Brain Tumor Patient Preparing To Take On Yorkshire Three Peaks

A man living with a brain tumour is in training to take on the Yorkshire Three Peaks Challenge to help find a cure for the disease.

Paul Saunders, 51, from Billingham, Teesside, is setting out on the challenge to raise funds for Brain Tumour Research. On Saturday 5 June, he will walk a 25-mile circular route which will see him summit Pen-y-ghent, Whernside and Ingleborough, the three highest peaks in Yorkshire. Joined by his partner Julie Thompson, 46, and friends, Derek, 48, and Lynne Moore, 46, from Stockton, Teesside, the team is aiming to complete the challenge within 12 hours.

Paul was inspired to raise funds for the charity after he was diagnosed with a grade 2 glioma in August 2020, after suffering a seizure whilst cycling to work.

He said: “For a few years I’d been experiencing a strange sensation in my left hand, but I wasn’t concerned and just put it down to being a trapped nerve in my shoulder. On 13 August, I was cycling to James Cook University Hospital in Middlesbrough, where I work in the IT department when I started feeling a sensation in my hand. I was shaking my hand to try and get rid of the feeling when I hit a hole in the road. It jarred my whole body and that’s when I knew something wasn’t right.”

He stopped his bike and put his hand in the air to let people know he needed help: “I’m very grateful to the people who stopped to help me as I started having a full seizure by the side of the road. They thought I might be having a stroke and called an ambulance, which took me to A&E at James Cook University Hospital.”

After a CT scan showed something on his brain, doctors performed an MRI scan and Paul was told he had a brain tumour. The grade 2 glioma is diffuse, meaning it is infiltrating healthy brain tissue and cannot be completely removed.

Paul continued: “I was obviously concerned when they told me I had a brain tumour, but thankfully it is low-grade. It is being monitored with regular scans every four months and my consultant is quite happy that the tumour is essentially dormant and behaving itself.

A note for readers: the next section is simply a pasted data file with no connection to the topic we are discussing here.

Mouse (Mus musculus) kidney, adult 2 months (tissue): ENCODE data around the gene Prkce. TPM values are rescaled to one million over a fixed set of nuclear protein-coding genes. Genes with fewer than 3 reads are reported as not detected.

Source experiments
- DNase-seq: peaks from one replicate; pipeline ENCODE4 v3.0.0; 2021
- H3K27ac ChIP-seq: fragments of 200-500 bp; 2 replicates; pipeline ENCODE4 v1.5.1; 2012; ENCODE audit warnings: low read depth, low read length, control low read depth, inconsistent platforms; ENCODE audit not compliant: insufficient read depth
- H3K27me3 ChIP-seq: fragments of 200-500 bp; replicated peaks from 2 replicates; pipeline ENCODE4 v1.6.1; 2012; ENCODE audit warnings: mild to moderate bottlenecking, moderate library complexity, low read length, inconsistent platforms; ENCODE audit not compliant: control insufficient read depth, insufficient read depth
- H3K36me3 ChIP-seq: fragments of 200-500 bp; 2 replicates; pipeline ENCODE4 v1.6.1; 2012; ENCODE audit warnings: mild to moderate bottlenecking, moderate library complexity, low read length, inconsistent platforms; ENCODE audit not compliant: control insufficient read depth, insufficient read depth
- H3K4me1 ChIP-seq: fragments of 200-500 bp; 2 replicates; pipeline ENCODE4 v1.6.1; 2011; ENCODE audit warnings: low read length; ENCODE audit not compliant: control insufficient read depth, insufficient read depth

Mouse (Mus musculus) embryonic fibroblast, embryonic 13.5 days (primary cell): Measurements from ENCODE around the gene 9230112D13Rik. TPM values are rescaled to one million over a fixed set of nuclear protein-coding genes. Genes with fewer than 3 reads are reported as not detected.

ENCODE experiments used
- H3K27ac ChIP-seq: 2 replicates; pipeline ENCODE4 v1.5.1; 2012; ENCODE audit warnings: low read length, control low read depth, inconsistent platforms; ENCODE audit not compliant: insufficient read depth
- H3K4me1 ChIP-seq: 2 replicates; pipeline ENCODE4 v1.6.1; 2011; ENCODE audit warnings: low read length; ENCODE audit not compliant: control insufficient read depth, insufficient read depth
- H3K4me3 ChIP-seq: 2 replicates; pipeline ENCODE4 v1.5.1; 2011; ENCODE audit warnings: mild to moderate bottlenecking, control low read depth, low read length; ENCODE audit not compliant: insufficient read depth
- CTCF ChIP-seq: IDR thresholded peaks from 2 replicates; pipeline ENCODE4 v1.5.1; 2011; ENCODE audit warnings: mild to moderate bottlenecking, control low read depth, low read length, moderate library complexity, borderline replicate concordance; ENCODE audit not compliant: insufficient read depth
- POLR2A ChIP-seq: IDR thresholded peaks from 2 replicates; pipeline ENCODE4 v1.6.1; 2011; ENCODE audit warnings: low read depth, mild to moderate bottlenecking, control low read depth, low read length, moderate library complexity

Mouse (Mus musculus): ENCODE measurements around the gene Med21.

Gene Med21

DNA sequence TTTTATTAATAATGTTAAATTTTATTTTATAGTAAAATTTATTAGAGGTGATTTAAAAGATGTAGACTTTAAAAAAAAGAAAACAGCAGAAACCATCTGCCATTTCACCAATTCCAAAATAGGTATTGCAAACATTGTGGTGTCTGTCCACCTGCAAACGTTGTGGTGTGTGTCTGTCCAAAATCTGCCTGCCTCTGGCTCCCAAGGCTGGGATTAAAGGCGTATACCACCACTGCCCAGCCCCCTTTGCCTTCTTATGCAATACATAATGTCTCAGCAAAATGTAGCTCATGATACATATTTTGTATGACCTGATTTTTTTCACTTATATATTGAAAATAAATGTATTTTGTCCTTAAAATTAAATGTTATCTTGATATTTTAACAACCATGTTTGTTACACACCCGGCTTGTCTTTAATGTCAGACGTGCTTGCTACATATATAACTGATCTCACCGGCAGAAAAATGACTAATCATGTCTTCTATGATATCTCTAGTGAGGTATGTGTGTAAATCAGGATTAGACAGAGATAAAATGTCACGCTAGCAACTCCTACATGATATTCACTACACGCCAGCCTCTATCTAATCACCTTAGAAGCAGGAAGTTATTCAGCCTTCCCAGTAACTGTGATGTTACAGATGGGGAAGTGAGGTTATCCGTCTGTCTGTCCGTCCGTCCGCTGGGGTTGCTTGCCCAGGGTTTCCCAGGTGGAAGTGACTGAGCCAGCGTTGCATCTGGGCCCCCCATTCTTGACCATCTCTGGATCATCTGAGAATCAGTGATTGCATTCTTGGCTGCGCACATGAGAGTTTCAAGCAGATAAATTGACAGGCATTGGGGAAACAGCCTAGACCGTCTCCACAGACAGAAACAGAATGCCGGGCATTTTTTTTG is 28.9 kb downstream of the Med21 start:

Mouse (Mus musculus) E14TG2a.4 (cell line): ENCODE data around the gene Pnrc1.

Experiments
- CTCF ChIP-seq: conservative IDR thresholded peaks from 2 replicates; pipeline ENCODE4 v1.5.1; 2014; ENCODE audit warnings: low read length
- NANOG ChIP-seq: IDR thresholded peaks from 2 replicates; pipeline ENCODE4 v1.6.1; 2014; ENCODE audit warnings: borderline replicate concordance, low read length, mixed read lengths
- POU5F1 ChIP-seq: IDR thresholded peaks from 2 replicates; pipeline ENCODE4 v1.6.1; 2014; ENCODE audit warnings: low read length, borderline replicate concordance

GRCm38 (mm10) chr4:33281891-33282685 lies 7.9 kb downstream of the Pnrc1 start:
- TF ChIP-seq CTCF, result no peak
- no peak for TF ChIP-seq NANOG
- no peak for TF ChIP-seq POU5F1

“My latest scan was on 20 May and I’m awaiting the results from that. If anything changes, we’ll adjust my treatment then.”

After his diagnosis, Paul decided he wanted to take on a challenge to help make a difference. He is raising funds for Brain Tumour Research to support the charity’s vital work to help find a cure for the disease.

Along with Julie, he has been training in the Cleveland Hills, which are on their doorstep in North Yorkshire. The couple has recently made a weekend trip to the Lakes to prepare their legs to conquer the three peaks: “We’re quite fit – Julie runs and I play hockey and cycle. I’ve done a couple of coast-to-coast cycles for charity, but I’m looking forward to a bit of a different challenge.”

He added: “I wanted to do something to turn my diagnosis into a positive. One of our friends is a GP and she told us how difficult brain tumours are to diagnose because nobody knows what causes them and there are so many different symptoms.

“Before my diagnosis I had no idea that brain tumours are the biggest cancer killer of children and adults under the age of 40. If I can use my story to help raise awareness of the disease, then that will be a good outcome.

“We’re lucky to have a great group of friends who are getting involved in lots of different ways. It’s going to be a challenge for each and every one of us, but we’re resilient and determined to help raise much-needed funds for this excellent charity.”

Brain tumours kill more children and adults under the age of 40 than any other cancer, yet historically just 1% of the national spend on cancer research has been allocated to this devastating disease.

Joe Woollcott, community development manager for Brain Tumour Research, said: We were sorry to learn about Paul’s diagnosis and wish him all the best. We’ll be cheering the team on as they complete their amazing challenge.

“Paul’s story reminds us that brain tumours are indiscriminate; they can affect anyone at any age. We are determined to continue in our mission to find better outcomes and ultimately a cure for this terrible disease.”

Brain Tumour Research funds sustainable research at dedicated centres in the UK. It also campaigns for the Government and the larger cancer charities to invest more in research into brain tumours in order to speed up new treatments for patients and, ultimately, to find a cure. The charity is calling for a national annual spend of £35 million in order to improve survival rates and patient outcomes in line with other cancers such as breast cancer and leukaemia and is also campaigning for greater repurposing of drugs.

To donate to Brain Tumour Research via Paul’s fundraising page, please visit: https://www.justgiving.com/fundraising/PaulThreePeaksChallange

Durham Magazine